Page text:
Read Smarter Roundup #1: Platforms and Breaking News

As news consumers, we can say this: It does not have to be like this.
— Alexis Madrigal

What responsibilities do platforms have during breaking news events? The Sunday night Las Vegas massacre raised some very troubling issues — both during the event, and in the responses of the companies.

We, as readers, get it. The moments right after a major news event are full of uncertainty and misinformation. But the idea that the sites we turn to for information have no responsibility for the information they deliver us is maddening.

Take a moment and think about your routine during these horrific situations, right after you get that notification that makes you say “not again”.


Do you go to Facebook to see what people are posting? Facebook found itself in trouble again, as it’s Trending Topics page was shown to be linking to two Russian propaganda outlets.

Facebook has worked to become a vital tool in manmade and natural disasters with its Safety Check feature. For some reason they algorithmically select articles to show up to provide additional information. The algorithm featured stories from sites like and “End Times Headlines”.

The response was particularly disturbing as they acknowledge the errors but seemed to indicate that because they fixed it in “a few minutes”, they can’t help it that some people are “screen captured and circulated online”, once again shirking responsibility to people and not their platform:

“Our Global Security Operations Center spotted the post this morning and removed it. However, its removal was delayed by a few minutes, allowing it to be screen captured and circulated online. We are working to fix the issue that allowed this to happen in the first place and deeply regret the confusion this caused.”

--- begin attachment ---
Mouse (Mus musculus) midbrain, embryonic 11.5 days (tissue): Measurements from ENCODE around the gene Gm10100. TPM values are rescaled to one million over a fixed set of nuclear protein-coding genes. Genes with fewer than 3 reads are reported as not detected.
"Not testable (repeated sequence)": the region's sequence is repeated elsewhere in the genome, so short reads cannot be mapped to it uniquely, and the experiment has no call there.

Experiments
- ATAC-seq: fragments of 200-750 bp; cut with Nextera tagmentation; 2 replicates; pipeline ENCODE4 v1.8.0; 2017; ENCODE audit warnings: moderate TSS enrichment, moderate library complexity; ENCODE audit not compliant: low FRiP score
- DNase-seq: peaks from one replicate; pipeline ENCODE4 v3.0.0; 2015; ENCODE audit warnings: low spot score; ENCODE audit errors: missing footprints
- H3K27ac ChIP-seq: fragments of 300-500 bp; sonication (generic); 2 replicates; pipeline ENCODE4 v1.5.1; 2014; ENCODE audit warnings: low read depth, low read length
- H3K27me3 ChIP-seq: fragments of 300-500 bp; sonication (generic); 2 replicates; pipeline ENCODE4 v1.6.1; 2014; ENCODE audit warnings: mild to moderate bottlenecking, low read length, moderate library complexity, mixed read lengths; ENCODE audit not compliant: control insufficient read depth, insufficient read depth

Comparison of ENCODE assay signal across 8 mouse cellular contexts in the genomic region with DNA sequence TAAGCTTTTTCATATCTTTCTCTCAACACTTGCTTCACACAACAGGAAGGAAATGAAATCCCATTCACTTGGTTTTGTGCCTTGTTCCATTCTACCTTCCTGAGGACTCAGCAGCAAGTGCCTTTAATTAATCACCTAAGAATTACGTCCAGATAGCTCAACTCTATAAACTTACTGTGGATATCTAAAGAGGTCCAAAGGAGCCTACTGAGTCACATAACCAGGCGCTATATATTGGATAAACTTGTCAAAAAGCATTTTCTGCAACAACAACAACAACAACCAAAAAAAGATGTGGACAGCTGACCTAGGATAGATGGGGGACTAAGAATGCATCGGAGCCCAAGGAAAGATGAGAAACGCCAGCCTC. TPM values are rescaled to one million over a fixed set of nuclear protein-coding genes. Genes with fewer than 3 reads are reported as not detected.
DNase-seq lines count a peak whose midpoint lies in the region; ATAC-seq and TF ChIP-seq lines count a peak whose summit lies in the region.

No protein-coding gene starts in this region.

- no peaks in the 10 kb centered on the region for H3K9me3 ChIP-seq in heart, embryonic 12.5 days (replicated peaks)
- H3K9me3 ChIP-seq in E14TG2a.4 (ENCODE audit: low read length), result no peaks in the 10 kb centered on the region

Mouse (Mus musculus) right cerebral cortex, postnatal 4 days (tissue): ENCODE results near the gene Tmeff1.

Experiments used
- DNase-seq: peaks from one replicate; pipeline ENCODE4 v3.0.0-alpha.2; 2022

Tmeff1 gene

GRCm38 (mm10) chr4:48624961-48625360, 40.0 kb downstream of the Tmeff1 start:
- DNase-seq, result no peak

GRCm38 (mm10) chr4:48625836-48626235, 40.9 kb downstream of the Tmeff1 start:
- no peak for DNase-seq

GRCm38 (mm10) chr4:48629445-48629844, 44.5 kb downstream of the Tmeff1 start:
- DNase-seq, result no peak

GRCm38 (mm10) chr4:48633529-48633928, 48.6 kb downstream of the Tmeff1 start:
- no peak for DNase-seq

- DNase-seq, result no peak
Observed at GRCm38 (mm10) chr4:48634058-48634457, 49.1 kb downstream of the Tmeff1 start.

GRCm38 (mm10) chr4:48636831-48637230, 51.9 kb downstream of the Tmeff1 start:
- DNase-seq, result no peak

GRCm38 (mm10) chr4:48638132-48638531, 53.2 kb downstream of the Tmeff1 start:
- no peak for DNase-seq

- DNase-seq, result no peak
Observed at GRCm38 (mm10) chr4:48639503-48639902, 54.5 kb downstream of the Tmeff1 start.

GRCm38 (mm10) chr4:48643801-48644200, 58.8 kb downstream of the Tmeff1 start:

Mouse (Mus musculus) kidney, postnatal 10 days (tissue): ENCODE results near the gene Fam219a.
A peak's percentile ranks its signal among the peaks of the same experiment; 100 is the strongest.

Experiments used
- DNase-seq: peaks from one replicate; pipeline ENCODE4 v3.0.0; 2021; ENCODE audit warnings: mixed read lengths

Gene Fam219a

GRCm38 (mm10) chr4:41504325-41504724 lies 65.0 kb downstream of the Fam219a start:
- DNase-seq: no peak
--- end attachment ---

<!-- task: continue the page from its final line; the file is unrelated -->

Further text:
Do you go to Google and type in search terms related to the topic? In this case Google’s “Top Stories” gave placement to 4chan threads on Geary Danley. Public conversations on 4chan showed users openly plotting on how to spread a fake story

Admittedly, searching for Geary Danley on Monday morning probably meant you were already running in conspiracy circles, but more troubling was Google’s tepid response:

Unfortunately, early this morning we were briefly surfacing an inaccurate 4chan website in our Search results for a small number of queries. Within hours, the 4chan story was algorithmically replaced by relevant results. This should not have appeared for any queries, and we’ll continue to make algorithmic improvements to prevent this from happening in the future.


Maybe you do something that I wasn’t particularly familiar with, but apparently is all the rage amongst millenials — you search Youtube for breaking news terms:

Now, this is not a common practice of mine, but I decided to search Steven Paddock at about 715am on Monday morning and this was my top result. All I can say is wow (or more accurately, huh?).

This is the fundamental problem: Platforms openly acknowledge they are not responsible. They are directly telling us this, and their honesty is almost refreshing: We know we messed up, but c’mon, we fixed it fairly quickly, and we really can’t handle every little thing. We’re huge!

Until platforms acknowledge responsibility for their content during a breaking news event, remind yourself that, in the end, the responsibility lies with you, the reader. Your news routine matters.

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